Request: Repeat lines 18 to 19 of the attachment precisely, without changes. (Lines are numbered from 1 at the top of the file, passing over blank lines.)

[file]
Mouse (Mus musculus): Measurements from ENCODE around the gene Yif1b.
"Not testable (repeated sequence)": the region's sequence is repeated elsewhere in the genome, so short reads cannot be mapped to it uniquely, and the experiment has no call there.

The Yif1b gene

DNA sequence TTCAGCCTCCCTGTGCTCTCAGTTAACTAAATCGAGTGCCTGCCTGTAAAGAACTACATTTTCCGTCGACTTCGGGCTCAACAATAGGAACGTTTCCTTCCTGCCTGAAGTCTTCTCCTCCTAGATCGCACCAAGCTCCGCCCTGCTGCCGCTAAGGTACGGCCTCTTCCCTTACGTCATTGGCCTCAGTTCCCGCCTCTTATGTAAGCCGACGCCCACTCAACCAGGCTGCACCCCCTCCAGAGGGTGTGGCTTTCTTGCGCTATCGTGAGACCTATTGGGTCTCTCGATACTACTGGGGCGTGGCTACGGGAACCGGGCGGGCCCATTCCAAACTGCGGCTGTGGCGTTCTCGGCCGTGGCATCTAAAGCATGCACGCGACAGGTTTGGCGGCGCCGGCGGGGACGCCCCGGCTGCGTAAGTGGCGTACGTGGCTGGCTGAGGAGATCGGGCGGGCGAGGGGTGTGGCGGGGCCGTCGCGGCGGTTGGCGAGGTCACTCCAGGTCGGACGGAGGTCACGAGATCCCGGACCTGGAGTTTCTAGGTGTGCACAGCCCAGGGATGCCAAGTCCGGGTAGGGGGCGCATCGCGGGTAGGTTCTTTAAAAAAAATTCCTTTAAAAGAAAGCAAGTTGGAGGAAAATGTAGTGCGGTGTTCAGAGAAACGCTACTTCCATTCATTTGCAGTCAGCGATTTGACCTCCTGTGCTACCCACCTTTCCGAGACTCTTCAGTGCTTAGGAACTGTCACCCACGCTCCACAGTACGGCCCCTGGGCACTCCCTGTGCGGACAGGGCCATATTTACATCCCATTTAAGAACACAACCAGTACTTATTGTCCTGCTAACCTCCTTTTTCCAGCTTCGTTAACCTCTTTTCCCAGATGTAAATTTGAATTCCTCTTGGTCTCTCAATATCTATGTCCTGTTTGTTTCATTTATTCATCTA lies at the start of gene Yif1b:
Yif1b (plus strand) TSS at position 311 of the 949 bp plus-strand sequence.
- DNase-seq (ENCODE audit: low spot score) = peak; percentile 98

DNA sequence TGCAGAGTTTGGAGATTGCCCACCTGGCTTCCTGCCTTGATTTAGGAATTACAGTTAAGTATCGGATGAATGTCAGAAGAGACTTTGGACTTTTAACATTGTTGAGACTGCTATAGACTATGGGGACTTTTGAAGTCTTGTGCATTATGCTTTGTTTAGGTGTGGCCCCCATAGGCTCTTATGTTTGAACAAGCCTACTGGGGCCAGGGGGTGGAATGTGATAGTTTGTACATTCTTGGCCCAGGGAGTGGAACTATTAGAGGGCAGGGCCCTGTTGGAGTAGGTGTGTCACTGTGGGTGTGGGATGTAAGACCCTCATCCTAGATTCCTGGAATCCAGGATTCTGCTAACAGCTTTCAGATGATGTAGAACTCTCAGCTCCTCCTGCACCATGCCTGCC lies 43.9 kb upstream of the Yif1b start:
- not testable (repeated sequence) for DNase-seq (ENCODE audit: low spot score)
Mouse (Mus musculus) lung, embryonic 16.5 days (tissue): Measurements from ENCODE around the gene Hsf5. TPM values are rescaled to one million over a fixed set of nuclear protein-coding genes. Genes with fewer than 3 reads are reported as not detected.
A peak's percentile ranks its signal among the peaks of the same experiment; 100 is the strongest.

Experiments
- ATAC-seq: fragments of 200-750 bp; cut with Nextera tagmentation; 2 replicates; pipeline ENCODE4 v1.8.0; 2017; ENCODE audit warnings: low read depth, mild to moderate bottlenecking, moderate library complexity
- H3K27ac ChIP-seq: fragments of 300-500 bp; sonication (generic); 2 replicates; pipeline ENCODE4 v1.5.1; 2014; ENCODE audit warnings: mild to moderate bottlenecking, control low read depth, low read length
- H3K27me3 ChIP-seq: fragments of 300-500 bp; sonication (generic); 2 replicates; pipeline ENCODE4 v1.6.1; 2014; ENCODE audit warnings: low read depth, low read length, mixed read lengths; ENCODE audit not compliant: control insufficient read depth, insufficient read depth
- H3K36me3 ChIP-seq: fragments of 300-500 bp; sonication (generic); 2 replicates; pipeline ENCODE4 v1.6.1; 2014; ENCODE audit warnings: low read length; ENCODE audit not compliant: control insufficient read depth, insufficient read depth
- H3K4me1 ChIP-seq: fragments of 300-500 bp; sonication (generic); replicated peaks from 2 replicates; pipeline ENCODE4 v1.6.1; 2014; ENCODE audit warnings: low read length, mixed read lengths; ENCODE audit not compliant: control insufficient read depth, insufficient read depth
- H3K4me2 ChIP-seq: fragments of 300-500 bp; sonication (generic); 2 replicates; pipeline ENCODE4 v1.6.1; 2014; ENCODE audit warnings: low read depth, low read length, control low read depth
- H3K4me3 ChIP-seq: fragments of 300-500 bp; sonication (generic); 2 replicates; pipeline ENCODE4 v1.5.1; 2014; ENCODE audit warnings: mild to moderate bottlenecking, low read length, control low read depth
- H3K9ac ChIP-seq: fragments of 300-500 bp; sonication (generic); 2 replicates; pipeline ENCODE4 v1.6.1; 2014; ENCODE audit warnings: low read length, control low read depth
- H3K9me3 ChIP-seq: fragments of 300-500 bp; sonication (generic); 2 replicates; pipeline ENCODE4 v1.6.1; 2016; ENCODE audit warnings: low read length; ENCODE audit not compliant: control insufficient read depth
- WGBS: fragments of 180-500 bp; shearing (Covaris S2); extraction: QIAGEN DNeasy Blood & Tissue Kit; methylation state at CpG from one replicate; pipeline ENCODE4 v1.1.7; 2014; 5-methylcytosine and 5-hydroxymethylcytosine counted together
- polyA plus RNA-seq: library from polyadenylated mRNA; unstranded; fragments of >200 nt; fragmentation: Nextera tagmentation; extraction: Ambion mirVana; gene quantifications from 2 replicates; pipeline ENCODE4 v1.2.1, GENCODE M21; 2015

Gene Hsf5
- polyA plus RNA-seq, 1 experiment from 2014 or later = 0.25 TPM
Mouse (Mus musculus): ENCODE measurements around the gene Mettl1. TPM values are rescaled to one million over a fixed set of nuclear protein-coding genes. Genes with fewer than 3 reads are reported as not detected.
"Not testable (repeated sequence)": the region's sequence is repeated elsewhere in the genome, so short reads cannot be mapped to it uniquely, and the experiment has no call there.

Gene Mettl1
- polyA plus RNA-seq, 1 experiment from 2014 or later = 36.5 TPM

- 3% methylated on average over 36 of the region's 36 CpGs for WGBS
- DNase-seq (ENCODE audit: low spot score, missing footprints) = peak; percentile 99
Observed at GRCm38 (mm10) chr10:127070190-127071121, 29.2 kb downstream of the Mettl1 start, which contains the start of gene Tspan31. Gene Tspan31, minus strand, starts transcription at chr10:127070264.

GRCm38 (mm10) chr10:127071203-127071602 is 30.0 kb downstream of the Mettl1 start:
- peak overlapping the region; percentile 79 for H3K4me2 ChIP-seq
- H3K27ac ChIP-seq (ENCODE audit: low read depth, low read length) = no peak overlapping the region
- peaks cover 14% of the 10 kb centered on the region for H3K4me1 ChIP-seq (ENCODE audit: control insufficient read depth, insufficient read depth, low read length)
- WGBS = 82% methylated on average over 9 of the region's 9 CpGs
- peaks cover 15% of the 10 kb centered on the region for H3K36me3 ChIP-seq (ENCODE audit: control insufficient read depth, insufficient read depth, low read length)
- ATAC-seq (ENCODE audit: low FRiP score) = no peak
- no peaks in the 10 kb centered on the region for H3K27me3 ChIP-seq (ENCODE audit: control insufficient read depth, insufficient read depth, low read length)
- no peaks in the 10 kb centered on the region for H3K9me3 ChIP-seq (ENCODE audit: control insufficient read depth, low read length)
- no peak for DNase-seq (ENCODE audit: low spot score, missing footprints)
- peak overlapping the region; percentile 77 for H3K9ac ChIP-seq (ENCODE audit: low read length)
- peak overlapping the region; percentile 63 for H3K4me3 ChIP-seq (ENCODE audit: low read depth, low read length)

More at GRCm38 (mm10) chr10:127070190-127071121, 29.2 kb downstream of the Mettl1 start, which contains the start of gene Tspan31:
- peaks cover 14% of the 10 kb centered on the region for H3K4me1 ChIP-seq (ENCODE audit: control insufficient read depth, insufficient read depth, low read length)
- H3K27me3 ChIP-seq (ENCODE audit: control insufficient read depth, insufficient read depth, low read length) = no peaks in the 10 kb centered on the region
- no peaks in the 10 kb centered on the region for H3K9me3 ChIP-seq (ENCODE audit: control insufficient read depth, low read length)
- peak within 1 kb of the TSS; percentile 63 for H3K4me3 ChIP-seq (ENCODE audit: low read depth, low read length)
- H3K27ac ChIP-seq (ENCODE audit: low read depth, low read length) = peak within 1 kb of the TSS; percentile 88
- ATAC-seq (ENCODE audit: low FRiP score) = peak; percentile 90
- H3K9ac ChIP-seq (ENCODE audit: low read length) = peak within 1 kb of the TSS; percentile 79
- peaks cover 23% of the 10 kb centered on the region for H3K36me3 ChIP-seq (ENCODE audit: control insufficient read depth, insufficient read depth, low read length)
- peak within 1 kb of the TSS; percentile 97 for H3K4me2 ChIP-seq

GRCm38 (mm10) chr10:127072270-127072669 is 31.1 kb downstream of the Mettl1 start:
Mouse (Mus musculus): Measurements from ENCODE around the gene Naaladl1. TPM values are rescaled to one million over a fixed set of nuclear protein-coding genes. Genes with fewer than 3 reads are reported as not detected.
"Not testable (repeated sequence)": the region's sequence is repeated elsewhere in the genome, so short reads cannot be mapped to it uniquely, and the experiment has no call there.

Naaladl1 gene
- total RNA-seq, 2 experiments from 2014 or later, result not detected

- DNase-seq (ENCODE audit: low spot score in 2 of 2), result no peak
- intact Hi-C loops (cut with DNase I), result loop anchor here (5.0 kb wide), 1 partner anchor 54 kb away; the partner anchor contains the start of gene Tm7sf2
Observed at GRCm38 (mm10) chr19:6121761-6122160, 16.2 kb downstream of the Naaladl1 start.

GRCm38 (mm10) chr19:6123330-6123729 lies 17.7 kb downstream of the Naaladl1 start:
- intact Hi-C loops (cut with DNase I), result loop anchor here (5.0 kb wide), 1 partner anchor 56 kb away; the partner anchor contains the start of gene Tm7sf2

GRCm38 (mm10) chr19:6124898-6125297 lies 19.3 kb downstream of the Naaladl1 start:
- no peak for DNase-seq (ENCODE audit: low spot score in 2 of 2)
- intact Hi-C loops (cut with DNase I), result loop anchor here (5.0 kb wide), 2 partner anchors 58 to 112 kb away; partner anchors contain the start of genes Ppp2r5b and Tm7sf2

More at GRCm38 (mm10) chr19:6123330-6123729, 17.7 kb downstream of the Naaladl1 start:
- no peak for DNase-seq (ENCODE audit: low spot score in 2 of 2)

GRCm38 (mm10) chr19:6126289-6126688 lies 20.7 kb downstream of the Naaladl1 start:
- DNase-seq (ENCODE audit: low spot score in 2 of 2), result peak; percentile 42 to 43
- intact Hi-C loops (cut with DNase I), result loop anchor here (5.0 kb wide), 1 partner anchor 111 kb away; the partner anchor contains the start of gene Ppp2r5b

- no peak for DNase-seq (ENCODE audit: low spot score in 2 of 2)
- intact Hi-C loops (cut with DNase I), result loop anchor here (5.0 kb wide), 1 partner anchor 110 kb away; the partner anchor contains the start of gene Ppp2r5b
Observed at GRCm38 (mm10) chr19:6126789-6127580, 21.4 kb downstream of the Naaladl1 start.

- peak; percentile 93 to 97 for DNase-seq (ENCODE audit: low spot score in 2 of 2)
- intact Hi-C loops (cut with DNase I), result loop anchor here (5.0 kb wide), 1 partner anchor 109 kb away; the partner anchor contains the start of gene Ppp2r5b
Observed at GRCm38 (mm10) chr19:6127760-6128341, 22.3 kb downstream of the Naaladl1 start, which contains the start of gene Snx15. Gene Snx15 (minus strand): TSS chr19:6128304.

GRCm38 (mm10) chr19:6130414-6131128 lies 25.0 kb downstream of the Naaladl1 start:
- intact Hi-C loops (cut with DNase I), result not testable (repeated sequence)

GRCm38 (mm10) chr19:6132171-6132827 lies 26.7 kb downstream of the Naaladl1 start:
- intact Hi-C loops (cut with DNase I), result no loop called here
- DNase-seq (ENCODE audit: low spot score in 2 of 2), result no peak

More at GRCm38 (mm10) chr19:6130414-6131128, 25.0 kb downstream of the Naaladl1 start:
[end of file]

- H3K4me3 ChIP-seq: fragments of 300-500 bp; sonication (generic); 2 replicates; pipeline ENCODE4 v1.5.1; 2014; ENCODE audit warnings: mild to moderate bottlenecking, low read length, control low read depth
- H3K9ac ChIP-seq: fragments of 300-500 bp; sonication (generic); 2 replicates; pipeline ENCODE4 v1.6.1; 2014; ENCODE audit warnings: low read length, control low read depth